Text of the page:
“Endurance is not to be confused with transformation,” bell hooks (see “Balancing Compassion and Strength“)
“Whoever destroys a soul, it is considered as if he destroyed an entire world. And whoever saves a life, it is considered as if he saved an entire world.”
— Babylonian Talmud: Sanhedrin 37a.
There is still much to be learned on the omer journey away from oppression. As our learning journey progresses, the March 2 Justice approaches the U.S. Capitol, providing an opportunity to learn directly from civil rights leaders and marchers themselves.
In their “Why We March,” the NY Justice League notes that JUST THIS YEAR the individuals listed here on the right, many with mental health issues, were killed by police.
In their honor, and in the names of Eric Garner, Akai Gurley, Rekia Boyd, Tamir Rice, Michael Brown, Renisha McBride, John Crawford III, and Ramarley Graham, the NY Justice League is calling for
- an end to racial profiling,
- stopping the militarization of our local police forces, and
- demanding the government invest in our youth and communities.
We counted 16 on the evening of April 19. Tonight, we count….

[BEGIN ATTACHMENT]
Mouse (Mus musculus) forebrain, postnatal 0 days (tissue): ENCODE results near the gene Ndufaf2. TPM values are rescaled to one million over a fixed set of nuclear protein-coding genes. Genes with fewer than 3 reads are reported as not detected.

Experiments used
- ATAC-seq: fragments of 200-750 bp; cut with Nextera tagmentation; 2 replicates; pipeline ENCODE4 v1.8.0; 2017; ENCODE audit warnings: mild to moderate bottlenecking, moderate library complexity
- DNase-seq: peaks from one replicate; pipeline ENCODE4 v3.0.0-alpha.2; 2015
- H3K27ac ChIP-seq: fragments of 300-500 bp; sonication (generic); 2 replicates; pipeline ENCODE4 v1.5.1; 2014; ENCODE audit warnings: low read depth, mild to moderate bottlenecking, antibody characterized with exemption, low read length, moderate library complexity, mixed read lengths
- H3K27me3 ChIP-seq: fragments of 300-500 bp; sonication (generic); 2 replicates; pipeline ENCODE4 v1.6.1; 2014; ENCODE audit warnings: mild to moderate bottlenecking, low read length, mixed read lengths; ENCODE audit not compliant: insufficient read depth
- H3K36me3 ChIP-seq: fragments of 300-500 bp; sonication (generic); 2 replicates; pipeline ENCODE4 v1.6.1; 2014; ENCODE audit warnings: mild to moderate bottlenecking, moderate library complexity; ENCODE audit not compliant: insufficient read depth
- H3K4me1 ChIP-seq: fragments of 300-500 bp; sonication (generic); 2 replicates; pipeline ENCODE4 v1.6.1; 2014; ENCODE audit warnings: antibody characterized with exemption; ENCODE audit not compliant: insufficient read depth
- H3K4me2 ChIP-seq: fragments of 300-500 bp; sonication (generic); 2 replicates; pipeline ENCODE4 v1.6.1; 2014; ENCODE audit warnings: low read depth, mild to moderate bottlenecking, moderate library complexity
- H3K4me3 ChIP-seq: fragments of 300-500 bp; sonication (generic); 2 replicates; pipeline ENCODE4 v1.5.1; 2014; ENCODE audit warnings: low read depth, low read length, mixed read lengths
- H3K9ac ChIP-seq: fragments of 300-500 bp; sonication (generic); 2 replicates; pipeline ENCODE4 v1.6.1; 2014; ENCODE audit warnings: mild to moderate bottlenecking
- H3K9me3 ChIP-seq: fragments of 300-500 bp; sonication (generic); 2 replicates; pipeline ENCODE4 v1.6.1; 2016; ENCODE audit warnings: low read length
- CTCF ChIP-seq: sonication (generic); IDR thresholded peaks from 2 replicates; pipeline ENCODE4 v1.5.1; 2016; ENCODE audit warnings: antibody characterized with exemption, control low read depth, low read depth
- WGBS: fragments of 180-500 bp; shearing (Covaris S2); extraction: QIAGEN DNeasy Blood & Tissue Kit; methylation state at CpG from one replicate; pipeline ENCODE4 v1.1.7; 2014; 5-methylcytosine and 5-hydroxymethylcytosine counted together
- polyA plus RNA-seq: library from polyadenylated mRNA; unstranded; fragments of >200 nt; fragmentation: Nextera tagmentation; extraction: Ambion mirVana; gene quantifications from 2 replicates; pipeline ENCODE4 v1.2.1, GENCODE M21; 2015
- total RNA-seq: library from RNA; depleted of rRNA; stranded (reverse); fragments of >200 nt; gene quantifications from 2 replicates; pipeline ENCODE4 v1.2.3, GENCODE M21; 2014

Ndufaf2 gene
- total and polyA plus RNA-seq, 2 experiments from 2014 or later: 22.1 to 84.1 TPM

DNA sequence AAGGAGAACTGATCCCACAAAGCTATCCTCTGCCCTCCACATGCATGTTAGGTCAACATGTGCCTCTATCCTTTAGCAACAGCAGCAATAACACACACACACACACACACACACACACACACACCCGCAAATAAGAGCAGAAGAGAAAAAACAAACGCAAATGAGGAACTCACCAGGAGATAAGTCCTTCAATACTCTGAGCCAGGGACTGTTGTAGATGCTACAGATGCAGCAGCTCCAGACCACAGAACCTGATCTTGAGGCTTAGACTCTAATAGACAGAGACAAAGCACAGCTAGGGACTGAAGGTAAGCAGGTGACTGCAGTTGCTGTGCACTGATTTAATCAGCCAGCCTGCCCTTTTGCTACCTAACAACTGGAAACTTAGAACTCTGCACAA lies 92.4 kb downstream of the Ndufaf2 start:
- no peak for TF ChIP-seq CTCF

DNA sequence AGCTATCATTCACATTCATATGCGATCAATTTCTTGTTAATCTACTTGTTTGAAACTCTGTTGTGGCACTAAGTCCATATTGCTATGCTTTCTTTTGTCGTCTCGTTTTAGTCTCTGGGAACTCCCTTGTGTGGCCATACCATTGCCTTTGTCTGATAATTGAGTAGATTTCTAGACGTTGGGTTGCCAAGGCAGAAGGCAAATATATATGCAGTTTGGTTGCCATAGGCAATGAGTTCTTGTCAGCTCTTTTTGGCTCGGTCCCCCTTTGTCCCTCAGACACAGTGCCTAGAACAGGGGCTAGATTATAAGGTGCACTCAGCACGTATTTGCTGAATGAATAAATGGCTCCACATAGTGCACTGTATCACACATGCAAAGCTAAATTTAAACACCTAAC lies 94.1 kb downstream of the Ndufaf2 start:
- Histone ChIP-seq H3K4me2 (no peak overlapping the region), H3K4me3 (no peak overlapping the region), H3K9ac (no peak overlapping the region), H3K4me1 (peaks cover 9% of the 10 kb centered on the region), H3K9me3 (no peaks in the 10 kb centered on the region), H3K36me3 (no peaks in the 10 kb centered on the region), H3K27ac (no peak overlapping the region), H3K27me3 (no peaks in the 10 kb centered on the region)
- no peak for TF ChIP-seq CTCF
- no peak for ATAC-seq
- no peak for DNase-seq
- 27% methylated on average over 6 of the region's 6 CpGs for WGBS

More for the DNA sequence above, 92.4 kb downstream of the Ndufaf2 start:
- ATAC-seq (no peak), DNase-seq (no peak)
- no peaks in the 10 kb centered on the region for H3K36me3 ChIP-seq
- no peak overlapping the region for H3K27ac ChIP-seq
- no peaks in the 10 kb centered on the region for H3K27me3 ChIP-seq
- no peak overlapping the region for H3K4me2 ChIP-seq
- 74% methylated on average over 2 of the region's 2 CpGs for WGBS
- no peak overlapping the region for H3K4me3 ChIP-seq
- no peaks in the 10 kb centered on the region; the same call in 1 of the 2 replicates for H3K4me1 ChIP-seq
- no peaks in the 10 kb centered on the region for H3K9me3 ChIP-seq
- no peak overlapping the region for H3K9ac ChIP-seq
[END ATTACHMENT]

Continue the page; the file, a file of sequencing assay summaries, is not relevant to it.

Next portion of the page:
Continue reading Endurance and Transformation (Beyond 16)
May each die-in act,
the last moments of the departed,
bind their deaths more tightly
into our national consciousness
and collective commitment to change.
— from “Grief and Struggle” prayer
Faith-based action brought the #BlackLivesMatter movement directly into Congressional space. The House Office die-in was designed to interrupt “business as usual” in the halls of Congress just as the new session begins.
“As people of faith, we are calling on Congress to take action on racial justice and heed the demands of the Black Lives Matter movement,” Stosh Cotler of Bend the Arc said, as she and dozens of other faith leaders left the Longworth House Office building, Jan. 21.
In addition to Bend the Arc, which has NY and DC offices, participants came from Auburn Seminary (NYC), Jews United for Justice (DC), Standing on the Side of Love, and a number of congregations in different denominations as well as unaffiliated Muslims, Jews, Christians, and others in support of DCFerguson and Black Lives Matter.
Although the action’s duration on the Longworth cafeteria floor was short — not quite the planned 4-1/2 minutes, as Capitol Police insisted that the faith gathering disperse — it is hoped the action will inspire further education and action on the part of individuals and congregations across the country… leading ultimately to many needed changes, including Congressional action.
Extend the moment yourself by learning more and following up.
Continue reading Faith Leaders Tell Congress: Take Action on Racial Justice